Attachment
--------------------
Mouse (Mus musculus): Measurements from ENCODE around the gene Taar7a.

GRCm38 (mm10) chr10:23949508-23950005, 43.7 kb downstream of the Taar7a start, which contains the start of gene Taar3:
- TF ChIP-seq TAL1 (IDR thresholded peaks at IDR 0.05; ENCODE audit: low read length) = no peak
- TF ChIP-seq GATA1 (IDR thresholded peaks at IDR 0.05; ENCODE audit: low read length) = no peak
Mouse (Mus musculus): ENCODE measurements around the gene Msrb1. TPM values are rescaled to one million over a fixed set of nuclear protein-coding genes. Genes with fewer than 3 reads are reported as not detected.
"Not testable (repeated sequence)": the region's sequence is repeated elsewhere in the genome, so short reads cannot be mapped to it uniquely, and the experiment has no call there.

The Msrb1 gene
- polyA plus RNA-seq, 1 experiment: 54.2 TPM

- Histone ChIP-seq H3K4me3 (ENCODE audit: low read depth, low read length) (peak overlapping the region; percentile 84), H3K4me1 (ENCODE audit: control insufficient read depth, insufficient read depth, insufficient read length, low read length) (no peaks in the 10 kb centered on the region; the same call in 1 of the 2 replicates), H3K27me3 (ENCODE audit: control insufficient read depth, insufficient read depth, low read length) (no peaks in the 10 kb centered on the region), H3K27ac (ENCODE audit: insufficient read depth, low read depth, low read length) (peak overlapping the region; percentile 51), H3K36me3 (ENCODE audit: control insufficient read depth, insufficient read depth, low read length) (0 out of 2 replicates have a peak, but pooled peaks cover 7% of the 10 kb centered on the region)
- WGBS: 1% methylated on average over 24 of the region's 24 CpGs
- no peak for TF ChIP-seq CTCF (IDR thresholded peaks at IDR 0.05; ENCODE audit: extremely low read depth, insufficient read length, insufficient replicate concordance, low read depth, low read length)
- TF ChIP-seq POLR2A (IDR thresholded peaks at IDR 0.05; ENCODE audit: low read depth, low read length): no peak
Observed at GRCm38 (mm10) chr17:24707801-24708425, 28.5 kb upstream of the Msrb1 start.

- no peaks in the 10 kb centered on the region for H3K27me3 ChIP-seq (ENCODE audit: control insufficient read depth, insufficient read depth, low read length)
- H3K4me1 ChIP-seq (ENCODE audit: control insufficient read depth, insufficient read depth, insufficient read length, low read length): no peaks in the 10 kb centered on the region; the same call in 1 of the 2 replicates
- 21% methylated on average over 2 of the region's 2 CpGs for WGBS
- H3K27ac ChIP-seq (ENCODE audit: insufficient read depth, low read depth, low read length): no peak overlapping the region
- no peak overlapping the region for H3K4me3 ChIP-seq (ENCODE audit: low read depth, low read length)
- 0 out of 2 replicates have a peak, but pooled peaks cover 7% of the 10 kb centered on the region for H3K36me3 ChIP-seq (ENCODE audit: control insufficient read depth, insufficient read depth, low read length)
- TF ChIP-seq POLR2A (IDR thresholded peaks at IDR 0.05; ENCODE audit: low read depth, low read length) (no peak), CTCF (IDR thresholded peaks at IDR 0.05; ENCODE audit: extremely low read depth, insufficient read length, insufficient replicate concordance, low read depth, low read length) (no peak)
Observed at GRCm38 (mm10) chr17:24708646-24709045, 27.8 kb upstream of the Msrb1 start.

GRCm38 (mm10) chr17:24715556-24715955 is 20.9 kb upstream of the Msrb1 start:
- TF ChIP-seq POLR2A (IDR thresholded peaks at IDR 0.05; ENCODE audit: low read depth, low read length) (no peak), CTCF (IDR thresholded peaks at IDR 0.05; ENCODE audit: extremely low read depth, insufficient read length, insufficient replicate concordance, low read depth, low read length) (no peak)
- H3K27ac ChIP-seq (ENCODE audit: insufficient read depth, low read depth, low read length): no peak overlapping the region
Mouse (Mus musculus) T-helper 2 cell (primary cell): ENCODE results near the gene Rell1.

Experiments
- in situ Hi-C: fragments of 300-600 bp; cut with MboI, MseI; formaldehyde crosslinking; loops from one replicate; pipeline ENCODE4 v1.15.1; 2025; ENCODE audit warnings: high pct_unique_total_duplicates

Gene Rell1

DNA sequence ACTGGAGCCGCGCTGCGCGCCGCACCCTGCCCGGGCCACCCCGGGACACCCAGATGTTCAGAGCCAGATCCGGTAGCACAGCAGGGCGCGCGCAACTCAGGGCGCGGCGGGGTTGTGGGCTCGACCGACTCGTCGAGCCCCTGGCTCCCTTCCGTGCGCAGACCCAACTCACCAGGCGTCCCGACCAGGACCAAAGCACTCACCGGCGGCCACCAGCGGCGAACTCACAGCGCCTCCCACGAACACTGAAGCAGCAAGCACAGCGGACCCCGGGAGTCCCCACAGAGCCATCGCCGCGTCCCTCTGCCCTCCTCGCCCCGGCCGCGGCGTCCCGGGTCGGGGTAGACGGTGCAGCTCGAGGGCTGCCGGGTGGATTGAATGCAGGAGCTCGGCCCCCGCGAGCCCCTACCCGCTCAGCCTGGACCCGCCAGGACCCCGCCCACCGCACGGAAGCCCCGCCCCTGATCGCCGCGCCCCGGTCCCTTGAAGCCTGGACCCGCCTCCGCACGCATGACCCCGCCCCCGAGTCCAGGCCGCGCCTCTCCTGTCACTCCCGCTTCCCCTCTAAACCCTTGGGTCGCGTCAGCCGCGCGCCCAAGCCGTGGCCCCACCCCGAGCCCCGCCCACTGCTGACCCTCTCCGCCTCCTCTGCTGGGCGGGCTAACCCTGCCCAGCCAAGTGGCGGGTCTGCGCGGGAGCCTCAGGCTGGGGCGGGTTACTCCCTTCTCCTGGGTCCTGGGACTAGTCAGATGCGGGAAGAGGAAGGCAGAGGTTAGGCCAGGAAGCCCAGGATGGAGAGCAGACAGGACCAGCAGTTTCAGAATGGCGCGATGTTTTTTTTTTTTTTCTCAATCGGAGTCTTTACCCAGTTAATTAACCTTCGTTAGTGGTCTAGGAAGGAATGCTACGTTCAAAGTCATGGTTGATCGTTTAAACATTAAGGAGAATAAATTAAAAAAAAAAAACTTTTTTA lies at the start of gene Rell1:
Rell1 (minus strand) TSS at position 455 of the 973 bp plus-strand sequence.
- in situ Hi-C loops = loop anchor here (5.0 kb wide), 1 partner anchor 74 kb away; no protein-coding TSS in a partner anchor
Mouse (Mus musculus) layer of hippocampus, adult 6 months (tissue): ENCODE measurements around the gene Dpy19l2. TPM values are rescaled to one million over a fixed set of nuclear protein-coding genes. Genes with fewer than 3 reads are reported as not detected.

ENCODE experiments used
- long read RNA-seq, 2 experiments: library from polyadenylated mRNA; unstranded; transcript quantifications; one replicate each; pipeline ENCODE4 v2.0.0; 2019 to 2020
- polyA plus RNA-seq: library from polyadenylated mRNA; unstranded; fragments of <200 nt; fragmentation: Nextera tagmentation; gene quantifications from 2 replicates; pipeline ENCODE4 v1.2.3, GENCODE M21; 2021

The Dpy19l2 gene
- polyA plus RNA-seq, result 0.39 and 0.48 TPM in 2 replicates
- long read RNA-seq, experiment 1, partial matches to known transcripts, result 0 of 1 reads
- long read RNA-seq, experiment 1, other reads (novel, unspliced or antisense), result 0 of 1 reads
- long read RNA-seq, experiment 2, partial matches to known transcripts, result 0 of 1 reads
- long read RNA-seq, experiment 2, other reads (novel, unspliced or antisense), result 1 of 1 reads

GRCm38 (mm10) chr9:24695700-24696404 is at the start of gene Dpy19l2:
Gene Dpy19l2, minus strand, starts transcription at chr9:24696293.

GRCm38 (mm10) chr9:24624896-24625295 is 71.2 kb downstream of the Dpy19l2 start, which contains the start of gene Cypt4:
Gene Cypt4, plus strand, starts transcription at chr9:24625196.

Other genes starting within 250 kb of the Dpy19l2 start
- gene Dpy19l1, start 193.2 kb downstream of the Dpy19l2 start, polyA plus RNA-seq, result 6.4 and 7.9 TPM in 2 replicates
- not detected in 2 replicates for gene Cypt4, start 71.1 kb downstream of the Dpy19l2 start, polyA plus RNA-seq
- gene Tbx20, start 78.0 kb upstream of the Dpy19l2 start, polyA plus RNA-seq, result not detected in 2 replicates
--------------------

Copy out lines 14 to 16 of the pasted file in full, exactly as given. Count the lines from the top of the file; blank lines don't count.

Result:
- no peaks in the 10 kb centered on the region for H3K27me3 ChIP-seq (ENCODE audit: control insufficient read depth, insufficient read depth, low read length)
- H3K4me1 ChIP-seq (ENCODE audit: control insufficient read depth, insufficient read depth, insufficient read length, low read length): no peaks in the 10 kb centered on the region; the same call in 1 of the 2 replicates
- 21% methylated on average over 2 of the region's 2 CpGs for WGBS